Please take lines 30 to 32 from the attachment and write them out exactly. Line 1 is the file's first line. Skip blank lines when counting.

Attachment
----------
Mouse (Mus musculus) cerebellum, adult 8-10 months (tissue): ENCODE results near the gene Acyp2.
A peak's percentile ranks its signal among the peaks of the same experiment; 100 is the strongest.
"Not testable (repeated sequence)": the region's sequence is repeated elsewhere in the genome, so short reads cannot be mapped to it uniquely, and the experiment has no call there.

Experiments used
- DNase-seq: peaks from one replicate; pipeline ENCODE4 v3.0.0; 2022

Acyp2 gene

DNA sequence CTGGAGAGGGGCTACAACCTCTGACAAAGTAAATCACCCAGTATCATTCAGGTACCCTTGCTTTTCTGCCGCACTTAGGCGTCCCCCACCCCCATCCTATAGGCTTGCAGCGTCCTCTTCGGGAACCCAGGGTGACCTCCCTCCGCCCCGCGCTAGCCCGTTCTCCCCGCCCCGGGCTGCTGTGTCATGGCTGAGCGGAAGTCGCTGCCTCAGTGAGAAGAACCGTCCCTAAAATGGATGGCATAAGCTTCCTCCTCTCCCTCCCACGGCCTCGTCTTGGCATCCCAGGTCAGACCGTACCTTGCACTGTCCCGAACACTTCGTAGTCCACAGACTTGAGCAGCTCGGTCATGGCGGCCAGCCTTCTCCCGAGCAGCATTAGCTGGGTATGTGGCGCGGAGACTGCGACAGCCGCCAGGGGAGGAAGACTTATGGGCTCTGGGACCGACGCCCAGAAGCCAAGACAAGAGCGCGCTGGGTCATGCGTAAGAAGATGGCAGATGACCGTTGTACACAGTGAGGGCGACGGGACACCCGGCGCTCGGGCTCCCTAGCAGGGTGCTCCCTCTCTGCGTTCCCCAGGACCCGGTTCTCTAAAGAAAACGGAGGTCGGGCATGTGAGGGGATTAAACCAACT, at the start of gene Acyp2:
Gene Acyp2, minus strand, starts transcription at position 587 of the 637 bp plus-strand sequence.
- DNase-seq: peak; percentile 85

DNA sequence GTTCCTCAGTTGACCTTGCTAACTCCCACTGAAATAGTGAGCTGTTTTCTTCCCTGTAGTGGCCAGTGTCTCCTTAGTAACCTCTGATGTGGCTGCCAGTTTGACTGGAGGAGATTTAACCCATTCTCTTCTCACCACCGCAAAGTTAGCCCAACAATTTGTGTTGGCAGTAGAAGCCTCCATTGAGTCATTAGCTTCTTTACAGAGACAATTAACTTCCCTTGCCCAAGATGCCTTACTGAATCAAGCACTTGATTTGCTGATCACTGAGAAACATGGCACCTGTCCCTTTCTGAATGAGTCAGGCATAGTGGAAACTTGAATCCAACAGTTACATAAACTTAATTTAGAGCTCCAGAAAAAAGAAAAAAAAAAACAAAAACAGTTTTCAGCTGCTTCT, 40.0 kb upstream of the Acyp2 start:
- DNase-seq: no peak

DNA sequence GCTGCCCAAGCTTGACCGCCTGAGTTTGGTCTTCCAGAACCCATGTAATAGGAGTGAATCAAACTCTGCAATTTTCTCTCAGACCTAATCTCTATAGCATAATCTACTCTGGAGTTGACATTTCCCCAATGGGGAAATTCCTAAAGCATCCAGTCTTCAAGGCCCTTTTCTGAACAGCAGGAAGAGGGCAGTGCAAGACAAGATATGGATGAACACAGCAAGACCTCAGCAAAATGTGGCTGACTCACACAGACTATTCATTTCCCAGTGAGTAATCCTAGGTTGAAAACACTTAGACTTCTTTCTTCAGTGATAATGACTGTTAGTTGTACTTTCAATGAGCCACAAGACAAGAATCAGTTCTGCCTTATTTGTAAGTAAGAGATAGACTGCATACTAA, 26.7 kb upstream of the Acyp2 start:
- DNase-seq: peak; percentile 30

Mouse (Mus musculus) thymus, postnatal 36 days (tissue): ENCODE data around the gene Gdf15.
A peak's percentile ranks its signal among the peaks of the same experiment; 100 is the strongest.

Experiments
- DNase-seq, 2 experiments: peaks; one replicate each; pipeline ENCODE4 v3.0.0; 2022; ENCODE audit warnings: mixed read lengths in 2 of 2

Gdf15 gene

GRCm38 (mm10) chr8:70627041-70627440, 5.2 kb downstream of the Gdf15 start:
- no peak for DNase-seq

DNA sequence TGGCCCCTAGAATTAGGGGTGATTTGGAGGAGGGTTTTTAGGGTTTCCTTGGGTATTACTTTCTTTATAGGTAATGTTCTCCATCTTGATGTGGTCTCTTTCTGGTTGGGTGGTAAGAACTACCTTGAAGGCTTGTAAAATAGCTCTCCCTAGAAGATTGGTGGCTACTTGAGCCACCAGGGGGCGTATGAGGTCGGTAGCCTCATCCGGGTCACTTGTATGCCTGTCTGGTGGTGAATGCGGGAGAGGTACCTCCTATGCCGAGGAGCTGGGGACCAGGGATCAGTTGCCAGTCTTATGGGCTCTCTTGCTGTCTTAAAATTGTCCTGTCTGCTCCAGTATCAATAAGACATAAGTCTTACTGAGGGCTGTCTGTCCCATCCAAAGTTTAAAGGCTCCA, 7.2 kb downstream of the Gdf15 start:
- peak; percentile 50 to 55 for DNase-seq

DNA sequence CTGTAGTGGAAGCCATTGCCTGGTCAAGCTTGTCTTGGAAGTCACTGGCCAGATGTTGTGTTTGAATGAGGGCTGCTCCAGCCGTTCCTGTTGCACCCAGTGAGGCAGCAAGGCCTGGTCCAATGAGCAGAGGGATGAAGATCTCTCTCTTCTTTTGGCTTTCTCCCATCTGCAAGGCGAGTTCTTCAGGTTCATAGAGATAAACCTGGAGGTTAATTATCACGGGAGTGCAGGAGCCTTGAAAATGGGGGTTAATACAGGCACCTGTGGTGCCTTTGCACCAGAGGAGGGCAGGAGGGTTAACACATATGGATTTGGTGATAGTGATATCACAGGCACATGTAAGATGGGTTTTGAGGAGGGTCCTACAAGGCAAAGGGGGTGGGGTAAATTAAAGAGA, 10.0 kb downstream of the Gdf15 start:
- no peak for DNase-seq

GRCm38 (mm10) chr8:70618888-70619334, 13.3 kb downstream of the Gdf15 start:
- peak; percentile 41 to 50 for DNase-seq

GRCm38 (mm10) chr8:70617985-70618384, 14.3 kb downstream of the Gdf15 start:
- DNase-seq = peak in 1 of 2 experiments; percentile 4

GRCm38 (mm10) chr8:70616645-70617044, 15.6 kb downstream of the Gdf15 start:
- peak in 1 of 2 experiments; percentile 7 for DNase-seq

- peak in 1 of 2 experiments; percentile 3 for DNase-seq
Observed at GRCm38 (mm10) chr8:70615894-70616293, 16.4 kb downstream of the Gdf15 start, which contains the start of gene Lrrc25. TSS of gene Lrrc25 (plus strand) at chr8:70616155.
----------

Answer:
- peak in 1 of 2 experiments; percentile 7 for DNase-seq

- peak in 1 of 2 experiments; percentile 3 for DNase-seq
Observed at GRCm38 (mm10) chr8:70615894-70616293, 16.4 kb downstream of the Gdf15 start, which contains the start of gene Lrrc25. TSS of gene Lrrc25 (plus strand) at chr8:70616155.